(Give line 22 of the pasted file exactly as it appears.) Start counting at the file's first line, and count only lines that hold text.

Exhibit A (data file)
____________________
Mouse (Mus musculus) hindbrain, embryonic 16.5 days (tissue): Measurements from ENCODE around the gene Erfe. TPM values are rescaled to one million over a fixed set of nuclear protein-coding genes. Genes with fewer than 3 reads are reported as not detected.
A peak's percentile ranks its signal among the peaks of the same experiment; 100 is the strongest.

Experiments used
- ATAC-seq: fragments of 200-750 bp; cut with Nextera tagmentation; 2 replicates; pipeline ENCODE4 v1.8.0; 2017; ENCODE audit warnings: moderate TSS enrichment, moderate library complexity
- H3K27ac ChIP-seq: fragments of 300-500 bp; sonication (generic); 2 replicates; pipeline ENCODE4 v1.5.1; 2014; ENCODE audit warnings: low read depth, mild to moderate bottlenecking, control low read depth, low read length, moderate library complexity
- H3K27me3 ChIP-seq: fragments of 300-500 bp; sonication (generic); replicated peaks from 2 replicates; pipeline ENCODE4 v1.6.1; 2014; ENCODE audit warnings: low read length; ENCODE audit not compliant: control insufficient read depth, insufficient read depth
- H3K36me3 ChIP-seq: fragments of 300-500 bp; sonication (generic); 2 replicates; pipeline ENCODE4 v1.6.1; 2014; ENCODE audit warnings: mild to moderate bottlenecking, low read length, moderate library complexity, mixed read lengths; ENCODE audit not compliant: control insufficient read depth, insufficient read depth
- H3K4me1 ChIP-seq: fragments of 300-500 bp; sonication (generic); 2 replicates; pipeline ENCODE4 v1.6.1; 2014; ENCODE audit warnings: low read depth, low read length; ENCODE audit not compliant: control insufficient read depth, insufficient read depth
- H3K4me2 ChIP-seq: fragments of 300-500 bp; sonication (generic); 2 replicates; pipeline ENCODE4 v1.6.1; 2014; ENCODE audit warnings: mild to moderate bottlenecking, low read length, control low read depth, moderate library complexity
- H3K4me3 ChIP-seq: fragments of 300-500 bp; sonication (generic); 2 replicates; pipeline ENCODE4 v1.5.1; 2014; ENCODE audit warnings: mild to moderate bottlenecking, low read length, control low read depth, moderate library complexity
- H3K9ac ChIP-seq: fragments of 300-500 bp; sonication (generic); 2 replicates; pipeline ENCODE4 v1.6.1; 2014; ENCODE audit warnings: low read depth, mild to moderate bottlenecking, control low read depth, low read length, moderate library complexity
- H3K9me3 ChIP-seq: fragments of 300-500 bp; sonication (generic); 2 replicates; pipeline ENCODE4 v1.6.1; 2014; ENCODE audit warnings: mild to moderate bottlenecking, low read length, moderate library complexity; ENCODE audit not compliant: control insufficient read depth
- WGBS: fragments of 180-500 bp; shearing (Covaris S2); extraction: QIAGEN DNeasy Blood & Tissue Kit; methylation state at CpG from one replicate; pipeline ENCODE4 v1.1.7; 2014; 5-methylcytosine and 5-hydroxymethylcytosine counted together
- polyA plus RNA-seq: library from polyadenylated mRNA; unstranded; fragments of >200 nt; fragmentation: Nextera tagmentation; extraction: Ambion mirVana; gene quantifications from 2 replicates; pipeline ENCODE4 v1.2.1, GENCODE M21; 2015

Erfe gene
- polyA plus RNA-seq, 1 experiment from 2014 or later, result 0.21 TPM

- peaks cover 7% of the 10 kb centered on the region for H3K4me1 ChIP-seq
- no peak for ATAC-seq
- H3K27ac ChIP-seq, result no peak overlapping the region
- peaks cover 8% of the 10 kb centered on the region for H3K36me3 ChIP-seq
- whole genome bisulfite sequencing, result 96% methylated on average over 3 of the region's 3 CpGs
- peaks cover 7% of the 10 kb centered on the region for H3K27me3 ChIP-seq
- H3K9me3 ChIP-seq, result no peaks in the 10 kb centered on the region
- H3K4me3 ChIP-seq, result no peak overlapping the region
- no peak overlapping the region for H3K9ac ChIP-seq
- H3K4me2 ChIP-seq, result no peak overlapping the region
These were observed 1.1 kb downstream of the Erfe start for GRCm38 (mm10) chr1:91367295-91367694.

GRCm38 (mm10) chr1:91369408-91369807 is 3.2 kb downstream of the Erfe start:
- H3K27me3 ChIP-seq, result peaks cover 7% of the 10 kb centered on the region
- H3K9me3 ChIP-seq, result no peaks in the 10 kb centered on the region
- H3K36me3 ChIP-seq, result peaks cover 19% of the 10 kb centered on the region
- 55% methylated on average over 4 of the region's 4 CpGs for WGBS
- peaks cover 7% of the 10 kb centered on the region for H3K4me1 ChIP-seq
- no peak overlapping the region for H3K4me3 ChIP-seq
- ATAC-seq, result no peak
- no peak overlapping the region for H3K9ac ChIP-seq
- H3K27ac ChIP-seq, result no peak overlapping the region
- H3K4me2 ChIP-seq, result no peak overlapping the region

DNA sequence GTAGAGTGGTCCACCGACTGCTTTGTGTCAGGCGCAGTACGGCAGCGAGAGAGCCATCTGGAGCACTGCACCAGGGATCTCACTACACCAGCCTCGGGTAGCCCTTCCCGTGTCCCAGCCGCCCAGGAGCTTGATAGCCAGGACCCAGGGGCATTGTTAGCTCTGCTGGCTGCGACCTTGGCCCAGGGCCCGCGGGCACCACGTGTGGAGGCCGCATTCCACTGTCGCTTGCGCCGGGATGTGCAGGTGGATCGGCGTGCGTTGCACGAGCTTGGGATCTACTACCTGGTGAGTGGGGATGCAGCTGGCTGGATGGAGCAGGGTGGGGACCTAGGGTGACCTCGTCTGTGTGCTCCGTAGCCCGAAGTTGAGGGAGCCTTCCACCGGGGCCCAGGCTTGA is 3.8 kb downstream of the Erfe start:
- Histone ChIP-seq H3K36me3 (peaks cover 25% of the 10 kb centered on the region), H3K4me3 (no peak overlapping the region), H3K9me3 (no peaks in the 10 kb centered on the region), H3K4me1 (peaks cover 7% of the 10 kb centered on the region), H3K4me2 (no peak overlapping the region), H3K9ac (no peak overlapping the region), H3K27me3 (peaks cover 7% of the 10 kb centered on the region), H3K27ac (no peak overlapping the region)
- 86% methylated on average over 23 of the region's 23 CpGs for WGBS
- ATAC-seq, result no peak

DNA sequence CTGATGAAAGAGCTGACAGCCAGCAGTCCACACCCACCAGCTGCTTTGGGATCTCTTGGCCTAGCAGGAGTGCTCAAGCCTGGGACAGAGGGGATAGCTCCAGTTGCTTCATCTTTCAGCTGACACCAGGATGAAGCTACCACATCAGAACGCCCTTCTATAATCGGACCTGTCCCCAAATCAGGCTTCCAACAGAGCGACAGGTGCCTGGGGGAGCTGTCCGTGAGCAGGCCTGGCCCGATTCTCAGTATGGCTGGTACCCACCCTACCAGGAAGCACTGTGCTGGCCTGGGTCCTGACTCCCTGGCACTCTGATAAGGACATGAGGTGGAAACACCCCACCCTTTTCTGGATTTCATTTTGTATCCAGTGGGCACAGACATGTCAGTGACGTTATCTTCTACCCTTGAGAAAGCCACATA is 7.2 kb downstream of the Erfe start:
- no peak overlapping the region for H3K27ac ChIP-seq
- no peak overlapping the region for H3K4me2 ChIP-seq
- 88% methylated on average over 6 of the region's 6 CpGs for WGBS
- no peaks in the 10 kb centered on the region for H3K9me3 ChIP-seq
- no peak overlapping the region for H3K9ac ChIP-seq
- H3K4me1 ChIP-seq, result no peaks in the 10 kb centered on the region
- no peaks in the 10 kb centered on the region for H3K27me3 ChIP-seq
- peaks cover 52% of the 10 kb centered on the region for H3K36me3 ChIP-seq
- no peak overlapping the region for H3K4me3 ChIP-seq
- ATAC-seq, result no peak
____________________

- peaks cover 7% of the 10 kb centered on the region for H3K27me3 ChIP-seq